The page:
Oh no, I thought. Bravo is ripping off Cutthroat Kitchen, really? That, I admit, was my first reaction to the announcement of Bravo’s Recipe for Deception, which debuts tonight at 10 p.m. I love cooking competitions, but I was not eager to see another dumbed-down show that screws with people instead of just letting them cook. And Bravo advertising the show with “from the producers of Cutthroat Kitchen” just seemed to confirm that this was exactly their goal: targeting Food Network viewers.
Recipe for Deception is not, however, dumbed-down. If anything, it’s the opposite: trying so hard to be smart that it ends up just being confusing, at least at first. There are so many rules!
But I’m glad I stuck with it for two episodes: the game’s structure quickly becomes clear, and by the time Lorena Garcia showed up—in the celebrity chefs episode that airs next week—the show won me over.
The basic premise is simple: Two chefs have 30 minutes to create a dish that showcases one ingredient that has been chosen for them by the producers. They don’t, however, know what that ingredient is until just five minutes are left. Each chef knows what their opponent’s secret ingredient is, though, and they each ask questions of the other to try to figure out their own ingredient. Here’s where it gets (even more) complicated: they’re sometimes allowed to lie, in the style of the two-truths-and-a-lie game.
There are two rounds of this, and then a third round, during which the eliminated chefs come back. They get to ask a question of the host, in order to try to figure out the winning chefs’ ingredients. Armed with that information, they try to convince the chef that beat them to give let them back in the competition and give them a share of the prize in exchange for what they think they know (which may be wrong!).
I told you there were a lot of rules.
Recipe for Deception’s rules mask a smarter game
The host, Max Silvestri, is impressive: He delivers this information lightning-fast but comprehensibly. This is not a show that dawdles; it’s like The Amazing Race of cooking competitions, and makes Chopped seem slow by comparison.
The biggest issue I had was the lying, which at first just seemed pointless. How’s a chef supposed to figure out which thing another chef is lying about? Why not just give actual, truthful clues? Why can’t we learn from the lessons of The Great British Bake-Off instead of copying Food Network’s increasingly desperate ratings grabs?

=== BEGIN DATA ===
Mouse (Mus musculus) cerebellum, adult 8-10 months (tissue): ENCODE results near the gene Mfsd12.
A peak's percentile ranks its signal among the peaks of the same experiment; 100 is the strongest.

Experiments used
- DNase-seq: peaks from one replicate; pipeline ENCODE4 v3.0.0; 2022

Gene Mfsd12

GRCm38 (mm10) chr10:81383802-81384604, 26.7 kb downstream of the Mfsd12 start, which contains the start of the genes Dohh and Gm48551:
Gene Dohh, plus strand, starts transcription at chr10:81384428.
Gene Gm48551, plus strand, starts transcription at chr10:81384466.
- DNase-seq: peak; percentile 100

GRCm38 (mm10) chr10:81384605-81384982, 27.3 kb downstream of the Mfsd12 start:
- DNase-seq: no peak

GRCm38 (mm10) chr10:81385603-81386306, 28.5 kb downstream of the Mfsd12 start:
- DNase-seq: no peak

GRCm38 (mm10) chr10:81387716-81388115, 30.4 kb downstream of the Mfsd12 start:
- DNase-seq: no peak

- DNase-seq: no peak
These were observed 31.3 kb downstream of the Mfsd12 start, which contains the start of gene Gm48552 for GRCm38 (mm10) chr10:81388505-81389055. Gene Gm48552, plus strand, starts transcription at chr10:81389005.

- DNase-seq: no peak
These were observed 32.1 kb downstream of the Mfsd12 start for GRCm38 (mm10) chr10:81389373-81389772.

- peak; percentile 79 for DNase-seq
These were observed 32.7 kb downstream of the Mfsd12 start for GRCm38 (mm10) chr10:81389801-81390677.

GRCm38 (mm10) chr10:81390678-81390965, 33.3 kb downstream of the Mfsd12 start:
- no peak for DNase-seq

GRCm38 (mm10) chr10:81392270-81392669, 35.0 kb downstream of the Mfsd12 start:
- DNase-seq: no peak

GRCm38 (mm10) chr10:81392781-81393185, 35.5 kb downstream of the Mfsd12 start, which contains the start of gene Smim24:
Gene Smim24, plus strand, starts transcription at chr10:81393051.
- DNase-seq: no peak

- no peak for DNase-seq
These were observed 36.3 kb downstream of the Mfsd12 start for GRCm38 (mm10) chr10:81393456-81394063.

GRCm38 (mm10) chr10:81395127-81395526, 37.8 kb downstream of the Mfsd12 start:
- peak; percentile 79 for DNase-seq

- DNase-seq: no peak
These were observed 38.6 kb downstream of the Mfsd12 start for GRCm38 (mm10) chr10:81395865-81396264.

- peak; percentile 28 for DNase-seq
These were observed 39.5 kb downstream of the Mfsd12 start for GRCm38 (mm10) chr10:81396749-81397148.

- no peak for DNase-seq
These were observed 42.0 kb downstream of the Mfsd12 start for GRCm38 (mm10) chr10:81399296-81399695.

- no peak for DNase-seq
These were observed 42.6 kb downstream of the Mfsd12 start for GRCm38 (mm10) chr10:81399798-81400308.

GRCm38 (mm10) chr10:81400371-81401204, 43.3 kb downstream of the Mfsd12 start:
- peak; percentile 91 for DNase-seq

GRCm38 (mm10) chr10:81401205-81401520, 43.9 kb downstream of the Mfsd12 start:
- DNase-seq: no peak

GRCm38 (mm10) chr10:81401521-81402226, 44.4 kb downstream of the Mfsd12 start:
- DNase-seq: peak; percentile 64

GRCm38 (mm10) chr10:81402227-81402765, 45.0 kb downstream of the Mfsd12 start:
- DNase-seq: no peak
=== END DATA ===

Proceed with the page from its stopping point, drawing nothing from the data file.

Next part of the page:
What finally won me over to the show’s structure was next week’s episode. By using the one clue she’s given and asking the right questions in the right order, Lorena Garcia brilliantly narrows the possibility of ingredients until she figures it out precisely. (Other contestants may not play the game as smartly, alas, and her episode is definitely superior to the first episode, the one that airs tonight.)
That moment illustrates how this game really tests chefs on two levels: One, on their cooking and ability to showcase an ingredient, and two, on their knowledge of food.
Even the judges are tested, as they don’t know the secret ingredient—at least at first. They’re eventually told, because, as Jonathan Waxman told me, “You had to weigh the usage of secret ingredient and the quality of the dish. They had equal weight. So if somebody cooked a fantastic dish, but their secret ingredient was kind of eh, then that changed the playing field.”
Sometimes the judges actually seem to flip their perception of a dish because of that. They love it, and then realize it can’t win because the secret ingredient is extraneous or hidden. “It’s like looking at the menu, and you see the name of a dish, and someone presents you the dish, and it doesn’t sound like the menu—it lacks something. It’s the same issue,” Waxman said.
Both Waxman and Chris Oh, his fellow judge, have been contestants on food competitions, but Waxman said that judging is natural. “Chefs judge all the time. That’s our job. We judge dishes that we’re going to create, and see if they have merit to put on the menu. During service you taste things all the time. That’s our DNA,” he said.
And Chris Oh pointed out that “food is so subjective. I could love the dish, and Jonathan could absolutely hate it. I just love that kind of dichotomy, figuring out why I liked it or why he didn’t like it.”
That’s one of the things I like about reality TV shows, too, especially ones like Recipe for Deception, which didn’t look all that appetizing at first, but once tasted, surprised me.